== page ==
The second part of this new aspect can go even further—particularly with those in underserved communities.  The goal is to drive deeper penetration into a community via community groups and other human service organizations. Let’s take our recently-discharged patient. His GP and other caregivers have been alerted to his hospital stay, discharge, and the context around it. If our patient is in an underserved community, an outreach group will receive the notifications, and be able to arrange additional services to help with the patient outcome. For instance, securing food delivery from a local pantry, helping with transportation to appointments, and perhaps arranging a wellness check. In addition to medical care, ADT notifications will also help with satisfying basic needs surrounding the alert.

Q: Doug, as we wrap up, is there anything else you’d like to share about the conference or the future of the industry?

DR: Overall, the DirectTrust Summit was an informative and well-executed event. There were excellent panel presentations and some thought-provoking discussions. In addition to the clinical element, there was definitely a layer of inspiration, and examples of the positive change that is already coming out from all of the hard work and care in this area. One shining example of the need for a better patient experience and outcome was illustrated by a speaker, who shared her experience of being diagnosed with cancer at age 11. Now in her early twenties, she voiced how frustrating it was to have to continually share her background ad nauseum with doctors, on top of fighting her disease. Our goal for better interoperability, in short, is for the patient to focus on recovery and regaining health, and not worry about having to continually provide background information to care providers. We want to leave that aspect to the medical professionals, who should be able to access this information as easily as they withdraw cash from any ATM.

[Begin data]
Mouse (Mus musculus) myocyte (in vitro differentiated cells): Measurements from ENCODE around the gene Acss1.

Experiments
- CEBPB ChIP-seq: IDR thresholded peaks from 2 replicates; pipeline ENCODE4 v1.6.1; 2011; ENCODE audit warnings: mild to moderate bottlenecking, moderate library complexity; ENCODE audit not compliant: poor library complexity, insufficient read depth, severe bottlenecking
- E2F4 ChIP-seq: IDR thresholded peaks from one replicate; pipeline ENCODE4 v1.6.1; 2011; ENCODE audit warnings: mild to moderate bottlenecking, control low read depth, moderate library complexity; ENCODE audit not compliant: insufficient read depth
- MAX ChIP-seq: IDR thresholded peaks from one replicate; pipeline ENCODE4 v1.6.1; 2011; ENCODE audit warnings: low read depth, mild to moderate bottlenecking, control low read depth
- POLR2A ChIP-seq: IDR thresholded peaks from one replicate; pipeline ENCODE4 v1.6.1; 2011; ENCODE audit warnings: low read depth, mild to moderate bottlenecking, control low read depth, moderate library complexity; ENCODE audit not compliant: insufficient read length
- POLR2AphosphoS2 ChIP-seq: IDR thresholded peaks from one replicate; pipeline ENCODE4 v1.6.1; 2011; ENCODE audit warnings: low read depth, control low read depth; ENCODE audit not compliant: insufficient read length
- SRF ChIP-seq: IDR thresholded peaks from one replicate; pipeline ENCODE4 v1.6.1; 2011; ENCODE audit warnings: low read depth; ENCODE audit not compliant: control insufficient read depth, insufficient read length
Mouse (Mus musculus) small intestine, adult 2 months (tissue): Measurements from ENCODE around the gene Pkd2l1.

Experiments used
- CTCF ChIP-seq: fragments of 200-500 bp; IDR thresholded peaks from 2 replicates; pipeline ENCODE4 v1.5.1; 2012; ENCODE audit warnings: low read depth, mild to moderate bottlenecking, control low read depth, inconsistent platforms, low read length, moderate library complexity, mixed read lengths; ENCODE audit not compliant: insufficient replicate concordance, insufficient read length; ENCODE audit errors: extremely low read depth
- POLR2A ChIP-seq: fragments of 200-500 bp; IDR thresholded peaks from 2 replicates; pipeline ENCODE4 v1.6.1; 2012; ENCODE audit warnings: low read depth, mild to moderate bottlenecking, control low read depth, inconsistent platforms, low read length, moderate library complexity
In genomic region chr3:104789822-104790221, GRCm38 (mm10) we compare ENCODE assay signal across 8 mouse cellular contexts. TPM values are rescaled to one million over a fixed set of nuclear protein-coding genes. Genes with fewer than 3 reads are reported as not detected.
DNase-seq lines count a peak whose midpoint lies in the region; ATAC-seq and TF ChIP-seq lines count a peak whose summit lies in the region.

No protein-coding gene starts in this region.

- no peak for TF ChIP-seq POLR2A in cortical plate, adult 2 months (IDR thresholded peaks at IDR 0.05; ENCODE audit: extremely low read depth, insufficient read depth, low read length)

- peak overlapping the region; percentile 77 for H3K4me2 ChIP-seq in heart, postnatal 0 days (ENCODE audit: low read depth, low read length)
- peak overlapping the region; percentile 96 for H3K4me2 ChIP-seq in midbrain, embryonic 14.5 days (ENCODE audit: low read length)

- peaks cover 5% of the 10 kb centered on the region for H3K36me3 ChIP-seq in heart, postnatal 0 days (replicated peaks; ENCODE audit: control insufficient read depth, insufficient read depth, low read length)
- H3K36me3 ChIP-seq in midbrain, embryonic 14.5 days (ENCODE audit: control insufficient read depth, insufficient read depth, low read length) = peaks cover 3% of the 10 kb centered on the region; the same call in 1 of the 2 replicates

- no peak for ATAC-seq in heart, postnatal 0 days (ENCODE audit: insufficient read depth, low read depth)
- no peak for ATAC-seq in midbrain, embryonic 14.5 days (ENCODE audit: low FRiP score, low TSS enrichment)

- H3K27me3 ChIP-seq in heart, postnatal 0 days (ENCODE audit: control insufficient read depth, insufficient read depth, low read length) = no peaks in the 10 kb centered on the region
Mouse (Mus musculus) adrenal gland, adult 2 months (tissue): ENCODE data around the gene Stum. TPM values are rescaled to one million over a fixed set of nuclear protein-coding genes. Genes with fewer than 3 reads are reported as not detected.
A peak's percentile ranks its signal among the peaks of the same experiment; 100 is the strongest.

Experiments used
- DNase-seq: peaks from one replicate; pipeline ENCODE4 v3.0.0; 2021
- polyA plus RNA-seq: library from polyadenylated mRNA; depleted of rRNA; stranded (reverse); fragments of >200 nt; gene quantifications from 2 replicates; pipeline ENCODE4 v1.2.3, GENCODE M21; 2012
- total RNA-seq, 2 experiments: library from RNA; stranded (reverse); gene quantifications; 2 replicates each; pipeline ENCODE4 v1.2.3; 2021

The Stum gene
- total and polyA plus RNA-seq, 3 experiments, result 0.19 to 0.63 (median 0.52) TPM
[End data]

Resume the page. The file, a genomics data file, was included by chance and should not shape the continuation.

I know that I left with a lot of great new information, new perspectives, and excitement over the outstanding work being done in interoperability. There is a lot to look forward to!

Q: Doug, this was really informative, thank you for sharing your takeaways with us.

DR: It was a pleasure speaking with you, I’m looking forward to our next conversation about what’s happening in the industry, and the great innovations taking place.

We invite you to learn more about DataMotion’s Direct Secure Messaging solutions.